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Introducing the Good Mutation into T Cells

Aug 4, 2014 1:13:27 PM / by Daisy Goodrich

Blue eyes are a result of a mutation. A not so obvious mutation is the CCR5delta32 mutation present on T cells which results in immunity from HIV infection or slow progression of the disease. Image credits: modify induced pluripotent stem cells with CCR5delta32 mutation to slow disease progression in T cells during HIV infection

The human immunodeficiency virus (HIV) needs to convert its RNA into DNA prior to hijacking the host cell’s machinery in order to multiply and release virus particles. Curiously, the virus is armed with an enzyme that is prone to error when converting viral RNA into DNA. The result of this is a swarm of virus particles in the host that are genetically related but unalike.

There is consequently a changing landscape in HIV genetics during the course of an infection. One associated feature is that of a modification in the door that the virus uses to enter host cells. CCR5-tropic virus particles are present at the onset of an infection. They use the CCR5 receptor present on T cells, monocytes, and macrophages, to enter the host cell. Later, the CXCR4-tropic viruses emerge at the advanced disease stage and infect T cells but not macrophages.

There is a naturally present mutation in the CCR5 gene in a small percentage of the population. What is intriguing is that this mutation does not render any disease. Rather, the presence of this mutation on both copies of the gene in homozygous individuals makes them immune to HIV infection. And when only one copy of the gene is present in heterozygous individuals, the progression of the disease is slow thereby promoting a longer lifespan in HIV-positive persons.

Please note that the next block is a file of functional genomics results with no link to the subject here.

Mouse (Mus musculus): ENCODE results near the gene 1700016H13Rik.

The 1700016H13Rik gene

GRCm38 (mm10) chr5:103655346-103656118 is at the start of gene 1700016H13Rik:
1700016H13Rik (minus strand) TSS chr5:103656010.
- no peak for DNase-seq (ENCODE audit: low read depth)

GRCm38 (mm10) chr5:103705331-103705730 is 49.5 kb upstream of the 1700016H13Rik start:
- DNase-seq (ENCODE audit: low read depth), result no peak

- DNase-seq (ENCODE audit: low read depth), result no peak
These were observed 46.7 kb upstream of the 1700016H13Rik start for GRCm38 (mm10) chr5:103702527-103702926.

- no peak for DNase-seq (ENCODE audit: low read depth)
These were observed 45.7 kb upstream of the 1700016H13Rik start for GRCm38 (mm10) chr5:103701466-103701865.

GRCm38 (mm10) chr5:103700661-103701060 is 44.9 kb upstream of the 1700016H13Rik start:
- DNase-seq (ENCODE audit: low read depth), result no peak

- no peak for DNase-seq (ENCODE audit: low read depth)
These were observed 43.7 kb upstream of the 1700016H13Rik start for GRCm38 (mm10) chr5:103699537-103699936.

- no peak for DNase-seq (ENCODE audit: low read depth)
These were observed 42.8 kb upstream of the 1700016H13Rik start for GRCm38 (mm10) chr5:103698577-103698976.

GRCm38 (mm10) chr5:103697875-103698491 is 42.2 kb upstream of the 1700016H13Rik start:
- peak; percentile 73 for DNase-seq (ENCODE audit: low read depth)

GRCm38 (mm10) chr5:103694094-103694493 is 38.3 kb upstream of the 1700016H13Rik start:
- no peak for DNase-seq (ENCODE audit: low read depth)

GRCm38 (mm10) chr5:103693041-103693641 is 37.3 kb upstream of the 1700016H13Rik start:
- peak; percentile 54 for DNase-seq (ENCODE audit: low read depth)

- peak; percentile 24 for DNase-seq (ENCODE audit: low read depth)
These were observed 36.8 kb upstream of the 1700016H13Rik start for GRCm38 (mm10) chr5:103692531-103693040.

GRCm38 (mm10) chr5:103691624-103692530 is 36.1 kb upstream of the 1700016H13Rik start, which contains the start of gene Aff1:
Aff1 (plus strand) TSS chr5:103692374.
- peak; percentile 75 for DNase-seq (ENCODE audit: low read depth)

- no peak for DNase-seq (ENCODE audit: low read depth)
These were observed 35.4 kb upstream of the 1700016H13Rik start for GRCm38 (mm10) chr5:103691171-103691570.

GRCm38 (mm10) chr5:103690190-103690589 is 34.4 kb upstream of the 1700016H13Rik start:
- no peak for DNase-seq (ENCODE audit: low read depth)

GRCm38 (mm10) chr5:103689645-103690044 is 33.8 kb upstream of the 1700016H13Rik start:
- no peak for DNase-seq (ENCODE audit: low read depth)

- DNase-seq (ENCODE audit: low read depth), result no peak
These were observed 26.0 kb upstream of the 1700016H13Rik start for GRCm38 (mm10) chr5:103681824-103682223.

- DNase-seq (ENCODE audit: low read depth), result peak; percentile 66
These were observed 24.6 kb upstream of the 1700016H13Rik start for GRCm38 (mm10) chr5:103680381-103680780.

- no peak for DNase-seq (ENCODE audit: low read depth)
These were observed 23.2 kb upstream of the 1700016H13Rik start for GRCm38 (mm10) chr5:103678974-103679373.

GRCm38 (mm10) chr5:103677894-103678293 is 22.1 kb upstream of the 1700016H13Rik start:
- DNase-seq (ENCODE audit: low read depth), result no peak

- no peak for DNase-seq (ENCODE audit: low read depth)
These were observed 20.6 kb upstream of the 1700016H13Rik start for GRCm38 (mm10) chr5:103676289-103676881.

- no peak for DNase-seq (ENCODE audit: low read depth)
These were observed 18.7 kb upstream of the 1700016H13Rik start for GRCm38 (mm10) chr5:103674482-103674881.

Obviously, the presence of the CCR5delta32 mutation on CCR5 receptors has potential. It could make T cells and macrophages immune to HIV infection or slow down disease progression. Scientists have devised a plan to exploit this mutation for therapeutic benefit to HIV patients as follows:

  • Take blood sample from the patient Introduce genes to convert blood cells into stem cells (induced pluripotent stem cells, iPSC)
  • Use molecular biology technology to introduce the CCR5delta32 mutation into iPSC
  • Use molecular biology assay to perform “quality assurance” testing of mutated iPSC
  • Culture the iPSC to generate cells to transplant into the patient
  • Ameliorate HIV infection in the patient by transplanting his/her mutated stem cells

While this technology is not clinically available yet, scientists have tested the proof of concept. They have gone as far as culturing the mutated stem cells and differentiating them into monocytes and macrophages and shown these PBMCs to be resistant to HIV infection.

We applaud the progress made towards the fight against HIV. HemaCare provides disease state T cells as well as disease state cells from HIV patients to further the work towards finding the cure for HIV.


1. Ye L, Wang J, Beyer AI, et al. Seamless modification of wild-type induced pluripotent stem cells to the natural CCR5Δ32 mutation confers resistance to HIV infection. Proc Natl Acad Sci U S A. 2014 Jun 9. [Epub ahead of print] PubMed PMID: 24927590.


Topics: T Cells

Daisy Goodrich

Written by Daisy Goodrich

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